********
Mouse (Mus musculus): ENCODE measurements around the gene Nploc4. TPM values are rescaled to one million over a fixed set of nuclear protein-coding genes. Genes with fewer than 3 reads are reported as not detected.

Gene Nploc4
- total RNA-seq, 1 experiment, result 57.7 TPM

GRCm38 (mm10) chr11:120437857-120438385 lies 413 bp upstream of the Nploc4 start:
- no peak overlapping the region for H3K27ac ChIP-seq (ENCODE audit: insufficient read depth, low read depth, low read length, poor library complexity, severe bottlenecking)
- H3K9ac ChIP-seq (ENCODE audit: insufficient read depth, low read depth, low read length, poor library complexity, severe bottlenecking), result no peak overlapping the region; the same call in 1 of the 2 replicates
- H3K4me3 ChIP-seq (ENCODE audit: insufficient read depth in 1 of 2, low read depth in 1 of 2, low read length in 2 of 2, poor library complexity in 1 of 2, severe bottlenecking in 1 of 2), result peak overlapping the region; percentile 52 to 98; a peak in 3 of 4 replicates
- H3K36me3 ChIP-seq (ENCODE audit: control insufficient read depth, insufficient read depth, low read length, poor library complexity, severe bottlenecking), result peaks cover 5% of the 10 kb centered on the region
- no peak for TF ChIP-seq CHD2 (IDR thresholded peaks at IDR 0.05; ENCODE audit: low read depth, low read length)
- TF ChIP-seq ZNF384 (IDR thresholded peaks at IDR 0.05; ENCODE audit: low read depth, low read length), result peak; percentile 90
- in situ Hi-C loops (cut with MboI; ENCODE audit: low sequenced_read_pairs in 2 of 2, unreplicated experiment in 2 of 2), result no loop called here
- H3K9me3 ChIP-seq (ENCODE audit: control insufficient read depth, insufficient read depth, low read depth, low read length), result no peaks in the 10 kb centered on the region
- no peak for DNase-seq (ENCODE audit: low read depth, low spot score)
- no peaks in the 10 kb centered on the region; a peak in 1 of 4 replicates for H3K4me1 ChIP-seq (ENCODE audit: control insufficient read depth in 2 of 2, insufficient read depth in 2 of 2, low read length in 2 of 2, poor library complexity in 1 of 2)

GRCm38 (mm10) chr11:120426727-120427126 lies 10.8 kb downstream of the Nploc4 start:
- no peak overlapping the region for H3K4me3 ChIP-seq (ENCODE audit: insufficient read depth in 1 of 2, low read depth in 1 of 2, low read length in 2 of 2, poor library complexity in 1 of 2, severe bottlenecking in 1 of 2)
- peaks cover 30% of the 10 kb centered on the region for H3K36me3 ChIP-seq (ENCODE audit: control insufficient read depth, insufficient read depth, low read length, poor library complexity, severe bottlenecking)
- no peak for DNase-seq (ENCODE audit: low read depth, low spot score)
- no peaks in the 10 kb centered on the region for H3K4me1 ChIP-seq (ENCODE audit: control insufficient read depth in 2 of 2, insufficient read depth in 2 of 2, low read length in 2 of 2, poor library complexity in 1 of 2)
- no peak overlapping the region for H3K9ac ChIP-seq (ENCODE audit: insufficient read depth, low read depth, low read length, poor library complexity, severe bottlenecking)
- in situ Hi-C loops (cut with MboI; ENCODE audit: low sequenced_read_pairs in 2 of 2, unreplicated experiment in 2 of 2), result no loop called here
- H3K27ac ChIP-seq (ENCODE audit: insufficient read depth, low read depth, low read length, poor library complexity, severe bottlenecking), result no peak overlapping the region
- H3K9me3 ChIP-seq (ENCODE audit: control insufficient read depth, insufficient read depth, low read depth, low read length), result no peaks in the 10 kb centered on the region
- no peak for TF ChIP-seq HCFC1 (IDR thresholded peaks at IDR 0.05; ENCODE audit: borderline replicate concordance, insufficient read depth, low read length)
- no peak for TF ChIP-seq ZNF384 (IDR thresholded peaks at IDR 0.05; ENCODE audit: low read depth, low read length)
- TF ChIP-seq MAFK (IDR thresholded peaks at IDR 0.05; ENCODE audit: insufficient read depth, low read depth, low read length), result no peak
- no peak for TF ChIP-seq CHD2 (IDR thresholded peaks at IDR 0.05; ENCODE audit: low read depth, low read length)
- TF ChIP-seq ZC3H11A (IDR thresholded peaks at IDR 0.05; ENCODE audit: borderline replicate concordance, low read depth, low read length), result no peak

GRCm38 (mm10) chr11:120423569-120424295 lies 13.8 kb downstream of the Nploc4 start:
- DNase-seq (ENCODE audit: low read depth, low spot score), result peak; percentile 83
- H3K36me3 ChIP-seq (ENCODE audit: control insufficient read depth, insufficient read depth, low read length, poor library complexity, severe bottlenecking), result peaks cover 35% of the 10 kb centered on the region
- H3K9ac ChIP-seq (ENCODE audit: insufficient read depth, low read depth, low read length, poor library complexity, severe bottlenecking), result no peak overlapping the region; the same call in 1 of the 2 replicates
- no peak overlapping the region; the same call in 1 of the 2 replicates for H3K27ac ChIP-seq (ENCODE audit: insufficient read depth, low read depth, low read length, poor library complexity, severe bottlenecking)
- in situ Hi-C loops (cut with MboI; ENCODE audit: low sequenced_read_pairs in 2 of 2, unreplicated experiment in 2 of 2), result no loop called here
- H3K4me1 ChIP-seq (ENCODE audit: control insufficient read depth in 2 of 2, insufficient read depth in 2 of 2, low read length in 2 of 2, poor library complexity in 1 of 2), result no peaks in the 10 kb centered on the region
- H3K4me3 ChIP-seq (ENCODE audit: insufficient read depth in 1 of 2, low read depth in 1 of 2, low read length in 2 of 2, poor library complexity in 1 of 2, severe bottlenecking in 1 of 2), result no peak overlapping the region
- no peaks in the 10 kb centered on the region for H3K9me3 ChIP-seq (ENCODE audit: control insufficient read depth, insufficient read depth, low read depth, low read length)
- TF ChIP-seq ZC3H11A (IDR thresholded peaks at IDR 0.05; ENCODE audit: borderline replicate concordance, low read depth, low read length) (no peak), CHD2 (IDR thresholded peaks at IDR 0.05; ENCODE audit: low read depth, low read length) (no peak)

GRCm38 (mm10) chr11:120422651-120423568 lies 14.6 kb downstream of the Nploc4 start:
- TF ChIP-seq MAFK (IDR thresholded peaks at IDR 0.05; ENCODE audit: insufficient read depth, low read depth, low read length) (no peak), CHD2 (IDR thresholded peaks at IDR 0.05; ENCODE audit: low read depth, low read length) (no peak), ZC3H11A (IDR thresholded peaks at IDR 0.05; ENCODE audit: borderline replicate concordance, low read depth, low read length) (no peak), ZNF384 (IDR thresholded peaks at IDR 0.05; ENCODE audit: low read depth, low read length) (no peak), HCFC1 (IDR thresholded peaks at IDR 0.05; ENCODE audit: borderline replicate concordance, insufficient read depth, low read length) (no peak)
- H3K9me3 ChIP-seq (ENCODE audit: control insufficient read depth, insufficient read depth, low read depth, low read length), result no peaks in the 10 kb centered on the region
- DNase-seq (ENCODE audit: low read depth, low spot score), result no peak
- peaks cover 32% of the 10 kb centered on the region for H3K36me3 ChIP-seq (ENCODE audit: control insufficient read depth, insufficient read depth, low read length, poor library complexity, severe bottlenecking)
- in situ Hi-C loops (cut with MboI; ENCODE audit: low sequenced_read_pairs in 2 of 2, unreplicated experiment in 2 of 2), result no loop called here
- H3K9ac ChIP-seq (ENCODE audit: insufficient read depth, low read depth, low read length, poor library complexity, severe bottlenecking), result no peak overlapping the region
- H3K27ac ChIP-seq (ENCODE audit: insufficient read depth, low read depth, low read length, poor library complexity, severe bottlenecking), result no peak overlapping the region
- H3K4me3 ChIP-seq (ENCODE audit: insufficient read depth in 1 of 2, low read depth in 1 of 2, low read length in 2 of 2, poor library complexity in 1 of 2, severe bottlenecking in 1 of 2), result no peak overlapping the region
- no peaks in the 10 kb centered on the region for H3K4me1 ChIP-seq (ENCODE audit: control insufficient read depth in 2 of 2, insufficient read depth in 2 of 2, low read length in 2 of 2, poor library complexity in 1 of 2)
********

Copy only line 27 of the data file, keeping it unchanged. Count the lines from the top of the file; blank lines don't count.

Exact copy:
- no peak for TF ChIP-seq CHD2 (IDR thresholded peaks at IDR 0.05; ENCODE audit: low read depth, low read length)